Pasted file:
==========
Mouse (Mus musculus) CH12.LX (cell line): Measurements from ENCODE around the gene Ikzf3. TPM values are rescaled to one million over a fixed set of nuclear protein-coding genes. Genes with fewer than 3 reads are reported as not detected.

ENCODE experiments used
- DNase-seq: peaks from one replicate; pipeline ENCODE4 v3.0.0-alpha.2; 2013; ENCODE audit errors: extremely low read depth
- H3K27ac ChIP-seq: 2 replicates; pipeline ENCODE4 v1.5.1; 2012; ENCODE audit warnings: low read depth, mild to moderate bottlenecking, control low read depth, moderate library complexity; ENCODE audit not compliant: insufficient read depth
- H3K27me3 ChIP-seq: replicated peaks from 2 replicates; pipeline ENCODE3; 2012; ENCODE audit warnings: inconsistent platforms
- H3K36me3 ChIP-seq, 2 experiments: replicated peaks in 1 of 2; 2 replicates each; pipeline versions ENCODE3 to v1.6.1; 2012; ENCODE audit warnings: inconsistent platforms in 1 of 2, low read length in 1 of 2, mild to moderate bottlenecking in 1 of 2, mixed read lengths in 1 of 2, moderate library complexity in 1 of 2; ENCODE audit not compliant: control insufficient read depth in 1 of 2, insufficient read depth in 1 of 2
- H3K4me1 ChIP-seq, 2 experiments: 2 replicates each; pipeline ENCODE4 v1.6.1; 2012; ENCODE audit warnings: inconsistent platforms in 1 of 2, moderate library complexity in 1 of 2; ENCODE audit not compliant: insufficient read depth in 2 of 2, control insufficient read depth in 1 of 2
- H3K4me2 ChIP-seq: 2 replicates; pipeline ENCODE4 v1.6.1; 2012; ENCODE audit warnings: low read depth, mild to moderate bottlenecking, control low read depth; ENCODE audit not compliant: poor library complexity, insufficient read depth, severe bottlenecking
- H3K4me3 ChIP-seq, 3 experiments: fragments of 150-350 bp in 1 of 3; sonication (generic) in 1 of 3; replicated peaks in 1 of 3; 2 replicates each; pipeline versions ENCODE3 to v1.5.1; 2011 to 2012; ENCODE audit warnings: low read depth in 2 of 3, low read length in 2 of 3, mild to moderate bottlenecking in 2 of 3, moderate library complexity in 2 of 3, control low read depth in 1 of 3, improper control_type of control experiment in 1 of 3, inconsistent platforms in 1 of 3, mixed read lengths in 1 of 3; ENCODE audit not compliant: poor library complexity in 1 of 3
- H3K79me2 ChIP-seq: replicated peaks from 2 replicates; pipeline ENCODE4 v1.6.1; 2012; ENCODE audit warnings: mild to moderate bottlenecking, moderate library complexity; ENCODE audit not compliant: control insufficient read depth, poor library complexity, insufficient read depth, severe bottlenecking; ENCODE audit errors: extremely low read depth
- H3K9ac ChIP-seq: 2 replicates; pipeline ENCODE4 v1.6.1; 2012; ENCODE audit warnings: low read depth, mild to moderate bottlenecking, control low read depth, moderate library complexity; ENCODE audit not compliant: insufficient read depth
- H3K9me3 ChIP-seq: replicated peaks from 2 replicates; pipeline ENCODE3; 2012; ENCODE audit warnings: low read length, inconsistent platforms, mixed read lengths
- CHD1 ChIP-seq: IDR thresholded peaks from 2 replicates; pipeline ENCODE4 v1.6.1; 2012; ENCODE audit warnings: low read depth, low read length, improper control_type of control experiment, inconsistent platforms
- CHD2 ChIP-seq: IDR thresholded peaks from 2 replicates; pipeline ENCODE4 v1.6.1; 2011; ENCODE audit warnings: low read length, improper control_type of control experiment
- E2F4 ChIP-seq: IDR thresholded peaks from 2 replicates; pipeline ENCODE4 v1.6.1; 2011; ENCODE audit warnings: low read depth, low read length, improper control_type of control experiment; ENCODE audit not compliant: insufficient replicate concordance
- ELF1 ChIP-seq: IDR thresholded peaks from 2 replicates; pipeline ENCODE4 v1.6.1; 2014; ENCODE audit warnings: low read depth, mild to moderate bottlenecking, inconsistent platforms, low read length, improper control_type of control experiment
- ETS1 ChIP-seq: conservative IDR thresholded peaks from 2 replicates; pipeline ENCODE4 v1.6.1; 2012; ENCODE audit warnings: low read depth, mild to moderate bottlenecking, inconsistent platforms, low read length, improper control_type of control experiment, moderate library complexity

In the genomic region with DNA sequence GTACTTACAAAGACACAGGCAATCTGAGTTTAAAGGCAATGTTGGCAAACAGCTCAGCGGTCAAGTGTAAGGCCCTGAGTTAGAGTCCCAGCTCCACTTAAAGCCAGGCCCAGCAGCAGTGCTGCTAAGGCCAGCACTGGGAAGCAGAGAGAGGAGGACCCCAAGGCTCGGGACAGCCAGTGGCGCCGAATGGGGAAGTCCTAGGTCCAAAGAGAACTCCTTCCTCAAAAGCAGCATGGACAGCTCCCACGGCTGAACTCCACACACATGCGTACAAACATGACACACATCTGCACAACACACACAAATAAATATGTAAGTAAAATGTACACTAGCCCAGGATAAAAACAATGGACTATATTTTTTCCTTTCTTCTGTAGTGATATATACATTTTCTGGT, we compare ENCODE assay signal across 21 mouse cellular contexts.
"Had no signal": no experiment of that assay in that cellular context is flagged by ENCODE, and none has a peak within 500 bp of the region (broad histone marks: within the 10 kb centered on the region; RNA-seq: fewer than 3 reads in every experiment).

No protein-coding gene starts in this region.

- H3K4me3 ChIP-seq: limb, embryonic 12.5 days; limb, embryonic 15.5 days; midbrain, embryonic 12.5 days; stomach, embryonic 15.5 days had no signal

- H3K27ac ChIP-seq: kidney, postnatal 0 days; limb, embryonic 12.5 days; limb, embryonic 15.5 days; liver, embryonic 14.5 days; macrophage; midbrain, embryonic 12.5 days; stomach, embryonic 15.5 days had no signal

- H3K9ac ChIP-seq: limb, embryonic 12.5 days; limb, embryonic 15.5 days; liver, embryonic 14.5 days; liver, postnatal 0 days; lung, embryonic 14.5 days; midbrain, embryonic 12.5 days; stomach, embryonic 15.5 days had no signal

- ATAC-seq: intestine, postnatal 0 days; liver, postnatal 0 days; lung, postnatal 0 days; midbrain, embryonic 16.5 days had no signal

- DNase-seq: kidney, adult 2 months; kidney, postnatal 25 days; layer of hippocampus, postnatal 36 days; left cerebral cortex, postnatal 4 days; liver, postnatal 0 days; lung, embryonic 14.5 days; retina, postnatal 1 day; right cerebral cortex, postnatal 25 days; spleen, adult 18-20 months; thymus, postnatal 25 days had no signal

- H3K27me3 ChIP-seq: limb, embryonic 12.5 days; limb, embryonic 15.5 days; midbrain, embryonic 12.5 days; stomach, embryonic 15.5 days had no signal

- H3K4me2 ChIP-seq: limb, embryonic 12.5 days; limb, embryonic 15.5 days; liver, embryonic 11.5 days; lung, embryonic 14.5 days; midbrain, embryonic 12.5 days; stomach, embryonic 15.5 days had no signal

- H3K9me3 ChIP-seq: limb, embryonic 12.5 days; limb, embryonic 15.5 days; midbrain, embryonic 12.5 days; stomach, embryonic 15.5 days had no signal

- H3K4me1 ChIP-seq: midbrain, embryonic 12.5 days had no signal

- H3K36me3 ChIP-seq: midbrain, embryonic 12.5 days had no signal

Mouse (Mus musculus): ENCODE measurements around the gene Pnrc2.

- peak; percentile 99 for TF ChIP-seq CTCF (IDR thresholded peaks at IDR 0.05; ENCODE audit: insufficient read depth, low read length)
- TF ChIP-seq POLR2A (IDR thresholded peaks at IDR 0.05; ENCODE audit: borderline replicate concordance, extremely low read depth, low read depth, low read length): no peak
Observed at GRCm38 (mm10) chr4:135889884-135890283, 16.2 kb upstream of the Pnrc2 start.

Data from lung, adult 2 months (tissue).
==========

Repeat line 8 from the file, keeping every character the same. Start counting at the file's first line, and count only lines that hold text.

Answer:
- H3K4me2 ChIP-seq: 2 replicates; pipeline ENCODE4 v1.6.1; 2012; ENCODE audit warnings: low read depth, mild to moderate bottlenecking, control low read depth; ENCODE audit not compliant: poor library complexity, insufficient read depth, severe bottlenecking